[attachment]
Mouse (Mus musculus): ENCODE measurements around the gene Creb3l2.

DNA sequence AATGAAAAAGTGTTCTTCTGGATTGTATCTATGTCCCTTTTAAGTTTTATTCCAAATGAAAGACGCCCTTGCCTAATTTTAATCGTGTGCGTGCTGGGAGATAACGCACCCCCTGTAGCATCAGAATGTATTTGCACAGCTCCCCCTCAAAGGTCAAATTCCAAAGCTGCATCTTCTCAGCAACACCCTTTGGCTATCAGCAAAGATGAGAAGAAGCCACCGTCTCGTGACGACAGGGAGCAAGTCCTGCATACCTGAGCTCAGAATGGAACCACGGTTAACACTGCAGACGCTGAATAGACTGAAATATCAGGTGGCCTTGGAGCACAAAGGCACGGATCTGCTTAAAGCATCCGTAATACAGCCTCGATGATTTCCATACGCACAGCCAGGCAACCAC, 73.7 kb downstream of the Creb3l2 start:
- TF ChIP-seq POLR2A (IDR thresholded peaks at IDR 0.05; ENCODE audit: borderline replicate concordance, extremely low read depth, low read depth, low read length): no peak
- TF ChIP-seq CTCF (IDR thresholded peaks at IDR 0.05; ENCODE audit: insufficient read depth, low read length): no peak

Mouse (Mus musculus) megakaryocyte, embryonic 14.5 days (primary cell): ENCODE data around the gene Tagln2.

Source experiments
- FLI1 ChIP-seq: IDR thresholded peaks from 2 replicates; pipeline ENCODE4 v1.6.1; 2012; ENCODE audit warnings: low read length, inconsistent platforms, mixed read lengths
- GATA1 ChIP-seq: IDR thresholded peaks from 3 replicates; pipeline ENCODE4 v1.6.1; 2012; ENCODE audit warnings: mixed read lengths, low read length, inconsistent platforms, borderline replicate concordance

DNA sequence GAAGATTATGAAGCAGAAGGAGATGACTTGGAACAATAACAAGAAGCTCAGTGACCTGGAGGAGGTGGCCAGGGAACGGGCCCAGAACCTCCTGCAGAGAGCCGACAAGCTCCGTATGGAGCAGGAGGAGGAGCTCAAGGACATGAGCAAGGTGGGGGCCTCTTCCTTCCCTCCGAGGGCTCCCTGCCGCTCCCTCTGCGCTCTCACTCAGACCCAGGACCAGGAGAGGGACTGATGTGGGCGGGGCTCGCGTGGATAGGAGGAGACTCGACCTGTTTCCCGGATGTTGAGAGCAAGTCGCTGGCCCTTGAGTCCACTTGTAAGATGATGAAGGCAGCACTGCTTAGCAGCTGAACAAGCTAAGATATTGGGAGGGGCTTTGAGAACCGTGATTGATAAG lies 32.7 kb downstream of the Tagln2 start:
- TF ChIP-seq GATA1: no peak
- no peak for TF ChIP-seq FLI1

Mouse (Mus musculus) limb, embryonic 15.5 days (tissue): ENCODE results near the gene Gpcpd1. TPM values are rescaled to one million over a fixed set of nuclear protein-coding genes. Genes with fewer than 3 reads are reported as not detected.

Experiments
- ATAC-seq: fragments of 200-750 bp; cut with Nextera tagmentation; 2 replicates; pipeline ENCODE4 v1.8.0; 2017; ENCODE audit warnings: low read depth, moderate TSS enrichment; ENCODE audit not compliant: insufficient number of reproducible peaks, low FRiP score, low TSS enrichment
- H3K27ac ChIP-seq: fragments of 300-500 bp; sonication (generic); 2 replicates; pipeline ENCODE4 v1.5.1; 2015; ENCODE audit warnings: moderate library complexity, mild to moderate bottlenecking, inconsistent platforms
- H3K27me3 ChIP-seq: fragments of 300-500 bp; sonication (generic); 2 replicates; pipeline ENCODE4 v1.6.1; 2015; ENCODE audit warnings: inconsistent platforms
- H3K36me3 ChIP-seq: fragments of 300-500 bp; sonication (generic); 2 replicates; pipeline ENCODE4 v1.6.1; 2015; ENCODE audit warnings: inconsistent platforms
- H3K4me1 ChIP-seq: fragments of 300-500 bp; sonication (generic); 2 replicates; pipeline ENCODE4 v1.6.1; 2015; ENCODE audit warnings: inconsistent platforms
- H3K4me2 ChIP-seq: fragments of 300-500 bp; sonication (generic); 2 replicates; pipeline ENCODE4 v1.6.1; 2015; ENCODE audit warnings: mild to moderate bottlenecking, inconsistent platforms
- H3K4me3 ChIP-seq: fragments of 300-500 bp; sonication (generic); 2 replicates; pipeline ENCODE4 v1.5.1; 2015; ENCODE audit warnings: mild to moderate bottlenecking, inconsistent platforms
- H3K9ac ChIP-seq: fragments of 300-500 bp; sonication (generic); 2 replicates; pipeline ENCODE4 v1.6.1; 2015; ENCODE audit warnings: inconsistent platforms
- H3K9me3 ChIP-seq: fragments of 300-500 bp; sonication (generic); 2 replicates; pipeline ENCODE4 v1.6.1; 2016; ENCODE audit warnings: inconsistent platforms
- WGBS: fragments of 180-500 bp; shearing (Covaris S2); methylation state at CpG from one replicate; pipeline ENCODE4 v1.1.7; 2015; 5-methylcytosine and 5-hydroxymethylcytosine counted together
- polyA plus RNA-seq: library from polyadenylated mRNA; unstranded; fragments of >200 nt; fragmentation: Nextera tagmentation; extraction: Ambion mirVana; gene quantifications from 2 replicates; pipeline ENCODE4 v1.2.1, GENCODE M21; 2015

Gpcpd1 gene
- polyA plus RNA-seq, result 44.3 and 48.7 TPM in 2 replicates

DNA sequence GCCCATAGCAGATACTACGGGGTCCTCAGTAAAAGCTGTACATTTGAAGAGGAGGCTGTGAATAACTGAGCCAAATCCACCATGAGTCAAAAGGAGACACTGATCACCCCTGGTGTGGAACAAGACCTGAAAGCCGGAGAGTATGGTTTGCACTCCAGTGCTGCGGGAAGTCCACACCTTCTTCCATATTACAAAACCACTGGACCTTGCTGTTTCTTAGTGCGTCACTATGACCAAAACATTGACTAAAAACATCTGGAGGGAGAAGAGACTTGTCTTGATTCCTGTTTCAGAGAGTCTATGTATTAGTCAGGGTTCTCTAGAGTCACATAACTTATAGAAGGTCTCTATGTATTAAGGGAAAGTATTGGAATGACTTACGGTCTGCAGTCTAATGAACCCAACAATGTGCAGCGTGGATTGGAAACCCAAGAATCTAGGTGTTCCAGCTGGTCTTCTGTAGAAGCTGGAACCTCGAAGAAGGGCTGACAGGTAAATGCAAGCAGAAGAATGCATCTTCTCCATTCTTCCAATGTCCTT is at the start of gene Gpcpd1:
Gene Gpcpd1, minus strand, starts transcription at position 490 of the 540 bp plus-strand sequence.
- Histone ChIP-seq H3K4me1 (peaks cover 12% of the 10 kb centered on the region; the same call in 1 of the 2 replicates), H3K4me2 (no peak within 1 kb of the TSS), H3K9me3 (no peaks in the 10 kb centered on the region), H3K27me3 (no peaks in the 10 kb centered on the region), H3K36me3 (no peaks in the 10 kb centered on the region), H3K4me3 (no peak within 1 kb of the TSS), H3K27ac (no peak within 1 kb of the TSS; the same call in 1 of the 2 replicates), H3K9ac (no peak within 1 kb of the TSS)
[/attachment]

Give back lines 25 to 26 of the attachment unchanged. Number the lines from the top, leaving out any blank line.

Gpcpd1 gene
- polyA plus RNA-seq, result 44.3 and 48.7 TPM in 2 replicates